With dozens of other Hollywood blockbuster 3-D extravaganzas supposedly in the works, the time seems right for 3-D to make the jump into consumer and business prime time. Right? I doubt it. Why? Consider the historical context: Hollywood originally embraced 3-D in the 1950s to help stave off the perceived threat from televised entertainment. However, beyond its use in a few now long-forgotten movies, consumers saw the technology for what it was — a feeble gimmick.
With online and other alternative entertainment options growing quickly, the vocal promotion of 3-D by media and technology vendors at CES 2010 appears little more than a 20th century response to a 21st century competitive challenge. There are potential business use cases for 3-D, particularly in product development and similar areas, but I expect those opportunities to remain limited.
Component/Specialty Vendor Innovations
A major benefit of CES is the ability to see, consider and better understand the critical roles component and specialty vendors play in technology innovation. Consider that most every consumer — and by extension, business — technology device is a sum of components designed and developed by dozens of product specialists. These can range from simple switches to keyboards to flat-panel displays.
For our money, one of the more interesting component vendors at CES was Corning, makers of the scratch- and shatter-resistant Gorilla Glass used in touchscreen devices, ranging from Motorola’s Droid smartphones to Dell’s Adamo notebooks. Corning’s interactive “break it if you can” demo was one of the more intriguing of the show.
Vendors who specialize in improving specific devices or processes were also legion at CES, but one that particularly captured our attention was ClickFree, a Canada-based maker of automated storage backup software. There’s no shortage of such solutions in the commercial market, but ClickFree is the first I’ve seen that is both fully automated and device-agnostic.
The company produces a full line of external hard disk drives (HDDs) designed for system backup, it also makes the Transformer Network Edition, a software-enabled adapter that can turn any USB-connected HDD into a ClickFree repository. All told, both Corning and ClickFree qualify as vendors whose work could or should improve the way businesses interact with technology.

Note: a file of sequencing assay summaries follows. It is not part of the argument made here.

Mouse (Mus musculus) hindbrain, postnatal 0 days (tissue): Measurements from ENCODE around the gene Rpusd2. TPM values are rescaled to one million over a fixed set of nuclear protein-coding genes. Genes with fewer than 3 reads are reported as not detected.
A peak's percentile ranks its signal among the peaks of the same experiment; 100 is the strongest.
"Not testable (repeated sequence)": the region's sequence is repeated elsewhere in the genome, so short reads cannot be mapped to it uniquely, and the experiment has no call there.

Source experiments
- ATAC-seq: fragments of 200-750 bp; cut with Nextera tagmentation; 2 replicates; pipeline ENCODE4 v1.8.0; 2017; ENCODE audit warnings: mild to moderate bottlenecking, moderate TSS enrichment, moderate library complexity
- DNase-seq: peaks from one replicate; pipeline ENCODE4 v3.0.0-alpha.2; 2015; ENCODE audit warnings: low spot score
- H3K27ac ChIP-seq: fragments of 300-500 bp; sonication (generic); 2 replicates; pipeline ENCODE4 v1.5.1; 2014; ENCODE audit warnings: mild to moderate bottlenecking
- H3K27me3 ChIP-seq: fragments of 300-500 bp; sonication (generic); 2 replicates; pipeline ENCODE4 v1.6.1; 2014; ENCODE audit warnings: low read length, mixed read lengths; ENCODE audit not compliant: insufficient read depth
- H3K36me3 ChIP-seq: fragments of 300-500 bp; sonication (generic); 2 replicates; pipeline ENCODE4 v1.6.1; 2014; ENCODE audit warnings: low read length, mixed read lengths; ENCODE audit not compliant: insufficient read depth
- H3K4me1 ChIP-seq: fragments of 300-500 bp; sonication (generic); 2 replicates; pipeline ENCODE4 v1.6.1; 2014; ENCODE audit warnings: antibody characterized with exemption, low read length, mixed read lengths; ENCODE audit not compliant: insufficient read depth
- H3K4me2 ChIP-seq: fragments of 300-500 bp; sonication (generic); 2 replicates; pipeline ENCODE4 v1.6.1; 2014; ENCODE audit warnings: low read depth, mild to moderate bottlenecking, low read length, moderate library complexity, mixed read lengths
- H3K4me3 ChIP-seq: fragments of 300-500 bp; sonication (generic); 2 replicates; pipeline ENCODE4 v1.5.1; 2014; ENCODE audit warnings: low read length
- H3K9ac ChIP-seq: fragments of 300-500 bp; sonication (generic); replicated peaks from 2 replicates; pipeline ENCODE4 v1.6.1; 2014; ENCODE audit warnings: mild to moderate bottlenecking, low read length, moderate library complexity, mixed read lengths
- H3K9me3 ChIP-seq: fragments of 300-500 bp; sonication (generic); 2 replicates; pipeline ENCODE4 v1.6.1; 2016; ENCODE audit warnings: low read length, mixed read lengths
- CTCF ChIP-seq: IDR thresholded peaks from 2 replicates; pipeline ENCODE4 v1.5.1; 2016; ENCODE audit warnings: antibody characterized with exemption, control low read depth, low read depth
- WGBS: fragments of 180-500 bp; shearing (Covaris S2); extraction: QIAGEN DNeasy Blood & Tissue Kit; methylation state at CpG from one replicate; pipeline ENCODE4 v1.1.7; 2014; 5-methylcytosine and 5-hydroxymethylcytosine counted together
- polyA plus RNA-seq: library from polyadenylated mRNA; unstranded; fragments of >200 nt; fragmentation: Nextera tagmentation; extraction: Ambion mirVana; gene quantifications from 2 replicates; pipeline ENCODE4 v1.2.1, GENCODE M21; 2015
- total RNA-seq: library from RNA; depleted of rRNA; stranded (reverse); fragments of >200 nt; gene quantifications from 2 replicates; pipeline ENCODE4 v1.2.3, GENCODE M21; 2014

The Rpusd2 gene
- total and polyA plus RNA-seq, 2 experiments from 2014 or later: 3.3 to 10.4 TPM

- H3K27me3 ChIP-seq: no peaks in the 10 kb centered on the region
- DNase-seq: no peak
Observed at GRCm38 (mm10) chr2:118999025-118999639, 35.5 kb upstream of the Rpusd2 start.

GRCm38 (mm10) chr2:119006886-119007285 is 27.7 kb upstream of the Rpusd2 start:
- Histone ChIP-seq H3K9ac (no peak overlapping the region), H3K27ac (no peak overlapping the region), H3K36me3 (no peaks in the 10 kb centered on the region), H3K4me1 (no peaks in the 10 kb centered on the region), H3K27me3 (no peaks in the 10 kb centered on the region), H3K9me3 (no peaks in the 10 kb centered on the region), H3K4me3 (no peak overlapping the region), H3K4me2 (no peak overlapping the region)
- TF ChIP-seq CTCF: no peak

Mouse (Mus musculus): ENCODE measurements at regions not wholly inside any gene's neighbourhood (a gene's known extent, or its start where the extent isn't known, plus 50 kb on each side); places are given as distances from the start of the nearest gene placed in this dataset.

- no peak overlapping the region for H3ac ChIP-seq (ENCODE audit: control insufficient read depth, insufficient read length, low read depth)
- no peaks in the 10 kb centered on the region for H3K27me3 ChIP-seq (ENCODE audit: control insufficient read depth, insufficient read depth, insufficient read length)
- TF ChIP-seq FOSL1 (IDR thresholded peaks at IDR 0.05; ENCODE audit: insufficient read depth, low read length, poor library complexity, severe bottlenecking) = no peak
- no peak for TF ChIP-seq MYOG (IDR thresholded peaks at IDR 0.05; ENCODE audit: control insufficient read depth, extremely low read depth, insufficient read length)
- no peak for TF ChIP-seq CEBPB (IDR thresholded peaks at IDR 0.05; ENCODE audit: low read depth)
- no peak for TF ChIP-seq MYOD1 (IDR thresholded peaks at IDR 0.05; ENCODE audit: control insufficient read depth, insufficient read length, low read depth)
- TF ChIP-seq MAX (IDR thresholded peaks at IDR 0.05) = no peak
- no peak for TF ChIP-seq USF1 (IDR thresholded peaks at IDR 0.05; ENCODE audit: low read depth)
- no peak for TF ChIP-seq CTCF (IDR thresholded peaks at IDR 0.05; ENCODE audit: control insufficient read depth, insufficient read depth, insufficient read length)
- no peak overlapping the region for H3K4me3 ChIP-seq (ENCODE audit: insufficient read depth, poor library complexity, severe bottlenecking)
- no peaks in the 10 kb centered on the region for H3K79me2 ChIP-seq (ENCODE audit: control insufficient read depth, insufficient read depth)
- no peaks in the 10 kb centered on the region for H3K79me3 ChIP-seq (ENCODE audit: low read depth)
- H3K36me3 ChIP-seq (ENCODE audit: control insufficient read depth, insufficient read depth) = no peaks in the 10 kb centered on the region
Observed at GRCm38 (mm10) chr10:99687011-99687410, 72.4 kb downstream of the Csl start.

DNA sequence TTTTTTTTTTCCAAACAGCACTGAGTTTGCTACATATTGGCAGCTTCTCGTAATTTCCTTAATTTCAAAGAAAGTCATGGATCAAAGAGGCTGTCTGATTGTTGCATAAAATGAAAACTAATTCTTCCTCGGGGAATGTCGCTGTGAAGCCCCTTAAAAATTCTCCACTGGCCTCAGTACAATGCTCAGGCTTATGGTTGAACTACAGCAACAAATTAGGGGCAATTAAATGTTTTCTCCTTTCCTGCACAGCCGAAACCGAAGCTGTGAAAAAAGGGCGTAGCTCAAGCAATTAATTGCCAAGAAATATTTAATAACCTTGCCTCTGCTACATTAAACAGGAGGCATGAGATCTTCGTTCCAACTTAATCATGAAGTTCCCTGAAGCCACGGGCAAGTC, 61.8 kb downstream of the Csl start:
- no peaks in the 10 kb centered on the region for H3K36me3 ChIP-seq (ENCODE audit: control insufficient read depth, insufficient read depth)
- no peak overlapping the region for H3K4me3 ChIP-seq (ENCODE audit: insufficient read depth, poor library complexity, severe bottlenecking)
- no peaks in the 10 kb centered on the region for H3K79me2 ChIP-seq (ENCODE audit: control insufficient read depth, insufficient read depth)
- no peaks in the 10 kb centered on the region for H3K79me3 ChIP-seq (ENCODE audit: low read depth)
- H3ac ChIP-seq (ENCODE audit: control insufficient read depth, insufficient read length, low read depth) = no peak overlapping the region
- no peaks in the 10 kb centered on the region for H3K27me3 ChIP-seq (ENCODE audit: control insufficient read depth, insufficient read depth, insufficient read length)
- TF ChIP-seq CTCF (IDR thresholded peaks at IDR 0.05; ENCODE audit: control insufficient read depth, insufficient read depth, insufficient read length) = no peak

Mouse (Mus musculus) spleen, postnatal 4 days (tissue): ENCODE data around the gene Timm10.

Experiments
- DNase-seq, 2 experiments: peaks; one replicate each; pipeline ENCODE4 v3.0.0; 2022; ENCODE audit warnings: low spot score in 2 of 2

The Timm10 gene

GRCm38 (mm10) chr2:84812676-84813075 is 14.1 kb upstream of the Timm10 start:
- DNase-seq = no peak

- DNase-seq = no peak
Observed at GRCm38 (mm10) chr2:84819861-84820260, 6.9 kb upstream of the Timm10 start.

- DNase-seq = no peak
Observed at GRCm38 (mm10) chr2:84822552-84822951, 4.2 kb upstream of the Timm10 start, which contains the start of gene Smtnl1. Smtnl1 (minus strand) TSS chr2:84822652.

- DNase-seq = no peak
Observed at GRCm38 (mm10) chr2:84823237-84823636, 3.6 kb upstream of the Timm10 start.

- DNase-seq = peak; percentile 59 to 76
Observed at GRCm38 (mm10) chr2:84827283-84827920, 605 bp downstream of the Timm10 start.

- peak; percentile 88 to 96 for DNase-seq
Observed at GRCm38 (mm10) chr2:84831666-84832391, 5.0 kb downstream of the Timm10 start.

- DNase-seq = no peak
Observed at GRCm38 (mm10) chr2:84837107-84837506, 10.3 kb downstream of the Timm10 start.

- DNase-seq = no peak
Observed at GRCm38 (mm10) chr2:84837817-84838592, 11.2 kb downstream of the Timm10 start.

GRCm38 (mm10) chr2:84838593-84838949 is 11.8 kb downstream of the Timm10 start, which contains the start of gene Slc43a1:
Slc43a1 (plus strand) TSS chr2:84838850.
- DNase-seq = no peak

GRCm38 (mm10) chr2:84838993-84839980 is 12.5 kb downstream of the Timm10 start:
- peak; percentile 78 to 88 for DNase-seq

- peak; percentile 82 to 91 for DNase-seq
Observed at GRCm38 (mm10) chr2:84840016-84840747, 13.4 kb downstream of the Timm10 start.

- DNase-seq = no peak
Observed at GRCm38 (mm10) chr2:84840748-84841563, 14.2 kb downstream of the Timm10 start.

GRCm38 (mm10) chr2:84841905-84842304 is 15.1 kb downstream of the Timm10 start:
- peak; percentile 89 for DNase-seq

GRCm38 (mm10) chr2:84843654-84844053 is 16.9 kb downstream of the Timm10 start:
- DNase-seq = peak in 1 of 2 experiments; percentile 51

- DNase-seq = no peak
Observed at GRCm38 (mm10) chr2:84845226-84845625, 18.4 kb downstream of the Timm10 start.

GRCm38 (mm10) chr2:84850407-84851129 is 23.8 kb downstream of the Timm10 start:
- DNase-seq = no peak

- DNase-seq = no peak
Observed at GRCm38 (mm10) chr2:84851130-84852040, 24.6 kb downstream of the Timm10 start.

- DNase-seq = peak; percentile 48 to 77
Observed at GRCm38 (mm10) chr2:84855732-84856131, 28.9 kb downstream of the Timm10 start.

At the end of the day, technology preferences tend to be both highly personal and subjective. That said, I found two products I believe could notably improve my own business life. The first was Herman Miller’s Embody Chair. Designed by Bill Stumpf (designer of the Aeron Chair, who sadly died before the Embody project was finished) and Jeff Weber, the Embody is made for workers who spend hours working at computers, and incorporates the latest in pressure distribution and thermal/air flow innovation.
With a MSRP of US$1600 (about 1/3 more than the Aeron), the Embody hardly qualifies as an everyday purchase. But since it is, bar none, the most comfortable office chair I have ever used, the investment may be worth the improvement to my everyday work life.
Considerably less expensive ($20) are Yurbuds, earbud “enhancers” developed by Yurtopia. Yurbuds are silicon sleeves that slip over standard earbuds (like those included with iPods) and are designed to stay in place comfortably. Since I’ve always had trouble with standard earbuds and find smaller occlusive products uncomfortable, yurbuds offer a highly portable and pleasant-sounding alternative to over-the-ears headphones. That makes them a great tool for listening to podcasts and other business-related content. Considering, the amount of travel my job requires, Yurtopia’s yurbuds qualify as my pick for most affordable innovation of CES.
Impressive solutions from Dell, HP, Intel, Microsoft and many other large vendors dominated the halls and discussions at CES, but offerings like those from, Corning, ClickFree, Herman Miller and Yurtopia underscore the fact that even the biggest tech conferences and shows can include smaller and more specialized companies that are delivering highly innovative products and solutions.
Most importantly, my experience proved very clearly to me that CES offers an intriguing, often tantalizing view of the benefits and opportunities business organizations can expect from new and next-generation technologies.
See you there in 2011.
E-Commerce Times columnist Charles King is principal analyst for Pund-IT, an IT industry consultancy that emphasizes understanding technology and product evolution, and interpreting the effects these changes will have on business customers and the greater IT marketplace.